All vertebrate brains develop following a common Bauplan defined by anteroposterior (AP) and dorsoventral (DV) subdivisions, characterized by largely conserved differential expression of gene markers. However, it is still unclear how this Bauplan originated during evolution. We studied the relative expression of 48 genes with key roles in vertebrate neural patterning in a representative amphioxus embryonic stage. Unlike nonchordates, amphioxus develops its central nervous system (CNS) from a neural plate that is homologous to that of vertebrates, allowing direct topological comparisons...
April 2017: PLoS Biology
https://www.readbyqxmd.com/read/28421173/cerebral-autoregulation-brain-injury-and-the-transitioning-premature-infant
#15
REVIEW
Zachary A Vesoulis, Amit M Mathur
Improvements in clinical management of the preterm infant have reduced the rates of the two most common forms of brain injury, such as severe intraventricular hemorrhage and white matter injury, both of which are contributory factors in the development of cerebral palsy. Nonetheless, they remain a persistent challenge and are associated with a significant increase in the risk of adverse neurodevelopment outcomes. Repeated episodes of ischemia-reperfusion represent a common pathway for both forms of injury, arising from discordance between systemic blood flow and the innate regulation of cerebral blood flow in the germinal matrix and periventricular white matter...
2017: Frontiers in Pediatrics
https://www.readbyqxmd.com/read/28413721/aspects-of-gorgonopsian-paleobiology-and-evolution-insights-from-the-basicranium-occiput-osseous-labyrinth-vasculature-and-neuroanatomy
#16
Ricardo Araújo, Vincent Fernandez, Michael J Polcyn, Jörg Fröbisch, Rui M S Martins
Synapsida, the clade including therapsids and thus also mammals, is one of the two major branches of amniotes. Organismal design, with modularity as a concept, offers insights into the evolution of therapsids, a group that experienced profound anatomical transformations throughout the past 270 Ma, eventually leading to the evolution of the mammalian bauplan. However, the anatomy of some therapsid groups remains obscure. Gorgonopsian braincase anatomy is poorly known and many anatomical aspects of the brain, cranial nerves, vasculature, and osseous labyrinth, remain unclear...
2017: PeerJ
https://www.readbyqxmd.com/read/28412028/-effectiveness-of-erlotinib-in-critical-care-unit-in-patients-with-non-small-cell-lung-cancer-with-egfr-mutation
#17
M Dewolf, C Dayen, C Garoute, W Khamis, M Fourrier, F Rousselle, M Sadki, F Le Meunier, R Suguenot, E Lecuyer, H Bentayeb, Y Douadi, P Berna
INTRODUCTION: The search for mutations epidermal growth factor receptor (EGFR) has changed the therapeutic approach and prognosis of non-small cell lung cancer (NSCLC). The effectiveness of tyrosine kinase inhibitors (TKI) has been demonstrated orally in patients with EGFR mutation. We report the case of a patient for whom treatment with TKI was started effectively in a Critical Care Unit. OBSERVATION: A patient of 59 years is followed for a stage IV lung adenocarcinoma with metastases in liver, brain, adrenal, lung and pleura...
April 12, 2017: Revue de Pneumologie Clinique
https://www.readbyqxmd.com/read/28407815/acute-symptomatic-peri-lead-edema-33%C3%A2-hours-after-deep-brain-stimulation-surgery-a-case-report
#18
Nathan B Schoen, Walter J Jermakowicz, Corneliu C Luca, Jonathan R Jagid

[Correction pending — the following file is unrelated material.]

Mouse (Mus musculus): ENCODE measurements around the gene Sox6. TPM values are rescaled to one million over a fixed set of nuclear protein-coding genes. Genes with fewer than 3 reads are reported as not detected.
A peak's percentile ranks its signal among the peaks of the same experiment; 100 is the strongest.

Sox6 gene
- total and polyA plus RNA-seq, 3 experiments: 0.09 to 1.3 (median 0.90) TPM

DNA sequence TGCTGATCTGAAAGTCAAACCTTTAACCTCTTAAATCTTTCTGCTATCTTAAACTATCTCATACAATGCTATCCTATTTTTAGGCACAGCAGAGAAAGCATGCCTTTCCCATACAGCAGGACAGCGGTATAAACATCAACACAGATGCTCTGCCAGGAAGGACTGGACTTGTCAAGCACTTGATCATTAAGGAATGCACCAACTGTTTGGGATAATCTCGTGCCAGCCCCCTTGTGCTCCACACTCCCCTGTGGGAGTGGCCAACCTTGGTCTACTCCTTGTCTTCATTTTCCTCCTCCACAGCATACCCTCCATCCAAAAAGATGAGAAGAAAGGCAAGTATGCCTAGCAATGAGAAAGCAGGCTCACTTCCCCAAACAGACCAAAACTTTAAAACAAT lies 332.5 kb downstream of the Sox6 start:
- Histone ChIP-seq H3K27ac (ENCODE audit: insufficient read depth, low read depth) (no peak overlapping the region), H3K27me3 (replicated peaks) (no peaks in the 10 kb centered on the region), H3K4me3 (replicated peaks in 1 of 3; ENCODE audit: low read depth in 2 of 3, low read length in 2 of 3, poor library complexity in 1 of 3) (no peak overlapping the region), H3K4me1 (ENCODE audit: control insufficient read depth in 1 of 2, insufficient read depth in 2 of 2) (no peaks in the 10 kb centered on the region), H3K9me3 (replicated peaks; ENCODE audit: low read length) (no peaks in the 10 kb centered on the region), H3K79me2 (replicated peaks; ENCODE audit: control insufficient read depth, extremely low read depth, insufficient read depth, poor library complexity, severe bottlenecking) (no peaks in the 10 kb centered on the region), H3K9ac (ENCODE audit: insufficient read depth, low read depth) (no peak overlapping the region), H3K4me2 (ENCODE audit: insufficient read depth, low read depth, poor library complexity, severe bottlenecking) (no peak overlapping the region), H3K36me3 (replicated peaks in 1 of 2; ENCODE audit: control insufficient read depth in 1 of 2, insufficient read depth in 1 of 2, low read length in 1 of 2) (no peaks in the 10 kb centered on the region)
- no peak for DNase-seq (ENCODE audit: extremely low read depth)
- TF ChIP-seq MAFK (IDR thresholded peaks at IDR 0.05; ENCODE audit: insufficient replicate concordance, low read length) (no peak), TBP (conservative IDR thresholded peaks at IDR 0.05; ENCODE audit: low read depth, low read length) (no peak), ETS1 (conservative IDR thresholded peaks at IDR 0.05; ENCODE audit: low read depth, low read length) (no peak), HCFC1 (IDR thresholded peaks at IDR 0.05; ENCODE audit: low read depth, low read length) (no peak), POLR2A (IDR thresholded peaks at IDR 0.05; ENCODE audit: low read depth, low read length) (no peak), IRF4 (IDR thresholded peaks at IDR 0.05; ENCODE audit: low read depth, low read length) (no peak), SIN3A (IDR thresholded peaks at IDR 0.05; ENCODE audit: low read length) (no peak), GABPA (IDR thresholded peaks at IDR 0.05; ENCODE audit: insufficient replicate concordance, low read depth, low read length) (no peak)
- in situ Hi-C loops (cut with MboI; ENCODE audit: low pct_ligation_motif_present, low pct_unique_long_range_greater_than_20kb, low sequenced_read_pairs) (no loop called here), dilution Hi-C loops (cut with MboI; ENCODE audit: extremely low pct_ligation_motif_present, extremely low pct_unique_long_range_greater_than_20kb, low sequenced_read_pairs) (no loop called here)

BACKGROUND: Symptomatic peri-lead edema is a rare complication of deep brain stimulation that has been reported to develop 4 to 120 days postoperatively. CASE PRESENTATION: Here we report the case of a 63-year-old Hispanic man with an 8-year history of Parkinson's disease who underwent bilateral placement of subthalamic nucleus deep brain stimulation leads and presented with acute, symptomatic, unilateral, peri-lead edema just 33 hours after surgery. CONCLUSIONS: We document a thorough radiographic time course showing the evolution of these peri-lead changes and their regression with steroid therapy, and discuss the therapeutic implications of these findings...
April 14, 2017: Journal of Medical Case Reports
https://www.readbyqxmd.com/read/28406570/pelvic-morphology-in-homo-erectus-and-early-homo
#19
Steven Emilio Churchill, Caroline Vansickle
The evolution of the hominin pelvis is generally seen as involving two broad stages: the establishment of bipedal pelvic morphology by the mid-Pliocene (or earlier), followed by architectural changes necessary to enlarge the birth canal in response to increased encephalization in Pleistocene members of the genus Homo. Pelvic and proximal femoral morphology in early Homo (namely H. erectus) has been seen as transitional between these stages, reflecting structural changes necessitated by greater body size (and perhaps moderate increases in brain size) overlain upon a basically primitive pelvic architecture...
May 2017: Anatomical Record: Advances in Integrative Anatomy and Evolutionary Biology
https://www.readbyqxmd.com/read/28406564/neonatal-shoulder-width-suggests-a-semirotational-oblique-birth-mechanism-in-australopithecus-afarensis
#20
Jeremy M DeSilva, Natalie M Laudicina, Karen R Rosenberg, Wenda R Trevathan
Birth mechanics in early hominins are often reconstructed based on cephalopelvic proportions, with little attention paid to neonatal shoulders. Here, we find that neonatal biacromial breadth can be estimated from adult clavicular length (R(2) = 0.80) in primates. Using this relationship and clavicular length from adult Australopithecus afarensis, we estimate biacromial breadth in neonatal australopiths. Combined with neonatal head dimensions, we reconstruct birth in A. afarensis (A.L. 288-1 or Lucy) and find that the most likely mechanism of birth in this early hominin was a semi-rotational oblique birth in which the head engaged and passed through the inlet transversely, but then rotated so that the head and shoulders remained perpendicular and progressed through the midplane and outlet oblique to the main axis of the female pelvis...
May 2017: Anatomical Record: Advances in Integrative Anatomy and Evolutionary Biology